Sep 20, 2014
Home| Tools| Events| Blogs| Discussions Sign UpLogin

Market Watch

RSS By: Alan Brugler,

Alan Brugler is the President of Brugler Marketing & Management, and the primary analyst and advisor.

The Dollar Also Rises, Red Ink In the Shadows

Jan 29, 2010


Market Watch with Alan Brugler

January 29, 2010


The Dollar Also Rises, Red Ink In the Shadows


To compound the bearish attitudes triggered by the January USDA report data, the US dollar has been rallying rather smartly against the euro and some other developed world currencies. That decreases the buying power of those countries to a degree, making US goods look more expensive (and European vacations cheaper). Commodities priced in dollars also tend to be lower when the dollar goes further. The US dollar index has risen 3.5% from the low on January 14, and on  Friday posted the highest close since July 14, 2009.


There was a close contest for worst performing ag commodity market this week. Chicago wheat was the winner, down 4.91%, but lean hogs at -4.8% and soybean meal at -4.4% were not far behind.  The only black ink in the change column came from rice, which used a surge on Friday to get into the plus column.


Soybeans  were down 3.94% for the week, pressured by the sharp $12.60/ton decline and a companion decline of 1.53% in the bean oil. With the products dropping, it is tough to justify higher bean prices. A bear market generates more bearish news, such as upward revisions in South American production numbers and rumors of Chinese cancelations, origin switches and even a supposed cargo of US beans with seed beans mixed in. The hard news was bullish on the use side, with Census crush and weekly export sales still pretty bullish. Larger than expected Census meal stocks were one of the reasons the meal was dropping, as cash users saw little need to be aggressive.


Wheat futures have continued under pressure, with Chicago down 4.9% for the week. KC and MPLS were down less than 3%, as basis bids suggested the market wasn’t getting enough high protein wheat for domestic use at current futures prices. The export market is a different matter, with the US still not competitive into the Mediterranean. There is enough uncertainty about US and Canadian spring wheat plantings to keep the MPLS contract from totally falling apart.


Below is a table showing the net weekly changes and 4 week history of selected agricultural futures:


Market Watch












% Change

March Corn







March CBOT Wheat







March KCBT Wheat







March MGEX Wheat







March Soybeans







March Soybean Meal







March Soybean Oil







February Live Cattle







March Feeder Cattle







February Lean Hogs







March Cotton







March Oats







March Rice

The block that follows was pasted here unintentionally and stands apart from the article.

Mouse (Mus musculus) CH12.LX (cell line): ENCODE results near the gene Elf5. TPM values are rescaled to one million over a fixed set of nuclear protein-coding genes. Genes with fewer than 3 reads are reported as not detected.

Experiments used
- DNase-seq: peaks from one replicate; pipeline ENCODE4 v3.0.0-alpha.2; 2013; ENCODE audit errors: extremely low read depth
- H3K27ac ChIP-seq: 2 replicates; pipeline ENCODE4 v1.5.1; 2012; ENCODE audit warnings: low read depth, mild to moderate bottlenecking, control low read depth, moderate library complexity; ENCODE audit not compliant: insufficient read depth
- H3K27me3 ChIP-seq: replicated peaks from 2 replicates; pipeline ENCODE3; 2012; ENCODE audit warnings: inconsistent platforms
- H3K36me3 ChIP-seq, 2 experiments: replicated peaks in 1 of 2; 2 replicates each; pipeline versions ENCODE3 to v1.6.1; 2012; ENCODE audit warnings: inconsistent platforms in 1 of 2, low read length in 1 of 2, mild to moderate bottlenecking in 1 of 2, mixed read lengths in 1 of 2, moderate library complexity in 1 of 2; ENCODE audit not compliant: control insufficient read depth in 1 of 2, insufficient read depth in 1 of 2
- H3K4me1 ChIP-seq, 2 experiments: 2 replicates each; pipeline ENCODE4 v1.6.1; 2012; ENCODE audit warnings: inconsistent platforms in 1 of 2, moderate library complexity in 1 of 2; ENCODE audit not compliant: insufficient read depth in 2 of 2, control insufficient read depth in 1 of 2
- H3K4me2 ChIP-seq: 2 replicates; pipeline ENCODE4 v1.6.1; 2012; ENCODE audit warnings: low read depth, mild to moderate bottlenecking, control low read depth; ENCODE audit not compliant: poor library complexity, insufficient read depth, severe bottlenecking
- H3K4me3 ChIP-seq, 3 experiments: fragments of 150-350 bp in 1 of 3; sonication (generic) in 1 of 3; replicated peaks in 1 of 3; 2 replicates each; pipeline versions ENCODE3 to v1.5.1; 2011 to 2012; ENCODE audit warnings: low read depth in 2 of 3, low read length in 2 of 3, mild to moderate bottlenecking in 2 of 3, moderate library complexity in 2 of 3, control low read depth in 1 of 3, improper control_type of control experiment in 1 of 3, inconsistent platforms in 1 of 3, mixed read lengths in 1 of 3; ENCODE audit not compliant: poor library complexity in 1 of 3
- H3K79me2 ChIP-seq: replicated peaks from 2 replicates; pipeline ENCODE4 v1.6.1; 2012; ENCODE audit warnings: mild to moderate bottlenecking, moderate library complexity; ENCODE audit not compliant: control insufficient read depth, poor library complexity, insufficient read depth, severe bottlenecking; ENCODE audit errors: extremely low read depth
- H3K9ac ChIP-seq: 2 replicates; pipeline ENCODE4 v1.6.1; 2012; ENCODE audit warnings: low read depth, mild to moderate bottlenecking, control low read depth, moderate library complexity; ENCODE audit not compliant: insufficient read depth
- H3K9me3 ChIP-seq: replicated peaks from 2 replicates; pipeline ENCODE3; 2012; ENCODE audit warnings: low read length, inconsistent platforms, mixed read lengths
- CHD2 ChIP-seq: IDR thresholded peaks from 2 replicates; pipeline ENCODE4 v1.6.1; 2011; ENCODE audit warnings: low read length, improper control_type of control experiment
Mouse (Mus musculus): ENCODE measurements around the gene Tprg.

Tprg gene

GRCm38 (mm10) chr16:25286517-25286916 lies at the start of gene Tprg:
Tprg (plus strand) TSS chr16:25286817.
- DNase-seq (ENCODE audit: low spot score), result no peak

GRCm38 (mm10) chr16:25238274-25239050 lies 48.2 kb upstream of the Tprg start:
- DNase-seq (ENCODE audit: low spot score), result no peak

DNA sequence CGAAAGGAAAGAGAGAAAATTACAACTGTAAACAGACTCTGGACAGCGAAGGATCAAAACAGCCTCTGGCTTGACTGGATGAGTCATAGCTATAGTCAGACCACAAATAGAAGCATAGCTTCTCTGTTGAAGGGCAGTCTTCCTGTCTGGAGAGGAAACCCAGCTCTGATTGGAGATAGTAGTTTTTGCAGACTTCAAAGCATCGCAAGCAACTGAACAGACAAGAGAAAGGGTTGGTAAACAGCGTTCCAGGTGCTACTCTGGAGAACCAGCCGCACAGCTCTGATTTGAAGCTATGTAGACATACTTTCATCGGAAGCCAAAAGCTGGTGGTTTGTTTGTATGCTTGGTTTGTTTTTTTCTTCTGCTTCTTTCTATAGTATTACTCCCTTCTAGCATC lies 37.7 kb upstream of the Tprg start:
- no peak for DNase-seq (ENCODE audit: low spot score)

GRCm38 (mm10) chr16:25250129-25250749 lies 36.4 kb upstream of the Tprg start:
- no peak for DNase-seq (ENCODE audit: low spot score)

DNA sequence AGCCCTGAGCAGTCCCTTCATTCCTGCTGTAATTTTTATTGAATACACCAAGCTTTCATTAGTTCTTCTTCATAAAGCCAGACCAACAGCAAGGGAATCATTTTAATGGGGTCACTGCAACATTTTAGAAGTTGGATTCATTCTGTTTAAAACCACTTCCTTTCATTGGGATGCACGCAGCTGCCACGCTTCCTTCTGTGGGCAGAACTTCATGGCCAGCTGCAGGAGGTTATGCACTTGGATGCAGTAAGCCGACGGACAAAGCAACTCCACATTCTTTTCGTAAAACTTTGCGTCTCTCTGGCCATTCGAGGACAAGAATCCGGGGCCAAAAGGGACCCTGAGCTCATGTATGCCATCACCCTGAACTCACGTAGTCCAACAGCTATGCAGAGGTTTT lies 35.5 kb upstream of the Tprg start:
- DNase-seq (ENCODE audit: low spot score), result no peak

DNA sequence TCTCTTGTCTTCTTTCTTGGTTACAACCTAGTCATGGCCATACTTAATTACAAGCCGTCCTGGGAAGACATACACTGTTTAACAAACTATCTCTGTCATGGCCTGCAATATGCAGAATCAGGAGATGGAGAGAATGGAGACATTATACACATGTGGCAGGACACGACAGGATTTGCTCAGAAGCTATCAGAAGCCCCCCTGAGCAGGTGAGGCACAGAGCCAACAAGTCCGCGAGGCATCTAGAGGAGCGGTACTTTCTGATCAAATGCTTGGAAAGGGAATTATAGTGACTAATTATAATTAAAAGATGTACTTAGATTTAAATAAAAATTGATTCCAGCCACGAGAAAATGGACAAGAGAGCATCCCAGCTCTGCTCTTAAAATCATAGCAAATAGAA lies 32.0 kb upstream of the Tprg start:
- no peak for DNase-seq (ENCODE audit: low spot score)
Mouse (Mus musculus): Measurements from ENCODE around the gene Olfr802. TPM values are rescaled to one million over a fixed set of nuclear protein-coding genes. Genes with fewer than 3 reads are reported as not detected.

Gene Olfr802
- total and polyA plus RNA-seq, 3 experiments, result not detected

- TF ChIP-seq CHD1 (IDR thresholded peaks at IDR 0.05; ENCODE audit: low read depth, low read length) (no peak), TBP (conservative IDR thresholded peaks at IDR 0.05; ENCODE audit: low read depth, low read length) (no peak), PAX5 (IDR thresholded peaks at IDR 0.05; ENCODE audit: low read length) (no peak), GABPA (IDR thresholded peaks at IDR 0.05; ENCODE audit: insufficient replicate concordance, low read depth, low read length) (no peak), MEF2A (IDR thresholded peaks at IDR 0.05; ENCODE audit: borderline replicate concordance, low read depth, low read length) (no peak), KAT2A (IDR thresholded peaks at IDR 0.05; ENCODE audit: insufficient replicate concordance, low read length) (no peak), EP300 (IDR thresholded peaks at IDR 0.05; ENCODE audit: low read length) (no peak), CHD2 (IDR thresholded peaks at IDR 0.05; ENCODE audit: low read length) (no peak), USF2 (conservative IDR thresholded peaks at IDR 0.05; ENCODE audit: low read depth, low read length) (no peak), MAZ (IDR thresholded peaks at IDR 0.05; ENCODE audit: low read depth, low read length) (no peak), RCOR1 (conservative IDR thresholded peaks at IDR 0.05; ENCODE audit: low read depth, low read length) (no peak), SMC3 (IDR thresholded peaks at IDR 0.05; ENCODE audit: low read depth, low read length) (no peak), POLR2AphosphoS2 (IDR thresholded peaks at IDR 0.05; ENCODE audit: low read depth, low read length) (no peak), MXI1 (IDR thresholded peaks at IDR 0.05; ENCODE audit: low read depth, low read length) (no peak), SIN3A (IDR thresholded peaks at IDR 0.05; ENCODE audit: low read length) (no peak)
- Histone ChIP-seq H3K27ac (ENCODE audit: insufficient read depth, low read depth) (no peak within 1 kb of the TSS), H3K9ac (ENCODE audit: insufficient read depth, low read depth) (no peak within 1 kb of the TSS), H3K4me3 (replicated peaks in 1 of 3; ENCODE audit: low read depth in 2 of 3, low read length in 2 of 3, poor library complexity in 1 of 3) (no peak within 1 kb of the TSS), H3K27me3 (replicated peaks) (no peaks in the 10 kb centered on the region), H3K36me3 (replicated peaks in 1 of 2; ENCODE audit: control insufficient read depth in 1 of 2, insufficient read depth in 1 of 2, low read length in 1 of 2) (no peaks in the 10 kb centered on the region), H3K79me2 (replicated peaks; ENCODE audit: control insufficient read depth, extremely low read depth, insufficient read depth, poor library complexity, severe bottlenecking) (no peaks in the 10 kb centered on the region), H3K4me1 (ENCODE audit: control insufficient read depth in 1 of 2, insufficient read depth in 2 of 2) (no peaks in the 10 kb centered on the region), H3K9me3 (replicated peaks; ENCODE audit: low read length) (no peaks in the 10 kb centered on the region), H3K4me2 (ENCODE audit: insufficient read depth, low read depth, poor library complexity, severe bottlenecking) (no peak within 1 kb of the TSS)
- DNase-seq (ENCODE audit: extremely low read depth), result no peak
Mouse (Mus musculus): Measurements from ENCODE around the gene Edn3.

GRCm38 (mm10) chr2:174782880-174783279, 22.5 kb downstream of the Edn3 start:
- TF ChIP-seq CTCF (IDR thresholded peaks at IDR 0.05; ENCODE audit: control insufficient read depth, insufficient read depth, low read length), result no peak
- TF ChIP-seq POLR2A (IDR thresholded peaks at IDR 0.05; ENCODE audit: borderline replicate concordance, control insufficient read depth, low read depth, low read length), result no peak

Corn fell 8 cents on the week, with most of that loss on Friday. Rumored end of month index fund buying, and profit taking by shorts, failed to materialize. Weekly export sales dropped off a little too hard from the high of the marketing year the previous week. Commitments are still running 19% above last year, however, vs. USDA projecting only a 10% increase in shipments.


Cotton futures were lower once again, suffering a double whammy of a stronger US dollar and a weaker stock market. USDA weekly export sales numbers were much stronger than the trade estimates at just under 500 thousand running bales. However, the market focus was on liquidating longs, not any future tightness. Besides, with wheat and beans surrendering, who needs to bid up for acres?


Cattle futures backed off another 82 cents ahead of the Friday night Cattle Inventory report. The report, typically not a market mover, showed about 600 thousand more head than anticipated for the All Cows and Calves category. Market steers were down 2% from year ago, with beef cows down 1%.  There were more dairy replacement heifers and “Other” heifers than expected. Wholesale prices were under pressure early in the week, but bounced back a little Friday on light to moderate packer offerings.


Hogs dropped hard on improved weather for hauling hogs, and a drying up of buying interest at the wholesale end. The pork carcass cutout was down 10% in a single week, losing more than $8 per hundredweight. That put a lot of pressure on cash hogs and thus on the nearby February futures.


Market Watch:  Livestock traders will begin the week reacting to the Cattle Inventory report, but probably focused more on the US dollar. Grain traders will mostly have the weekly Export Inspections and Export Sales reports to play with, along with South American weather forecasts. Friday will mark the expiration of February live cattle options, and March cotton options.

There is a risk of loss in futures and options trading.  Past performance is not necessarily indicative of future results.  Comments made in this article are in no way to be seen as an endorsement of futures and options trading, or of any particular risk management technique. Reproduction or rebroadcast of any portion of this article without written consent of Brugler Marketing & Management LLC is strictly prohibited.  Call 402-697-3623 for information on our more extensive paid subscription content.


Copyright 2010 Brugler Marketing & Management, LLC

Log In or Sign Up to comment

COMMENTS (1 Comments)

Thats the only thing a little disheartening when analysts say dollar rising commodities lower. Theres no way producers can win with technical factors. Now when economy takes off producers are still in check.
10:27 AM Jan 30th
The Home Page of Agriculture
© 2014 Farm Journal, Inc. All Rights Reserved|Web site design and development by|Site Map|Privacy Policy|Terms & Conditions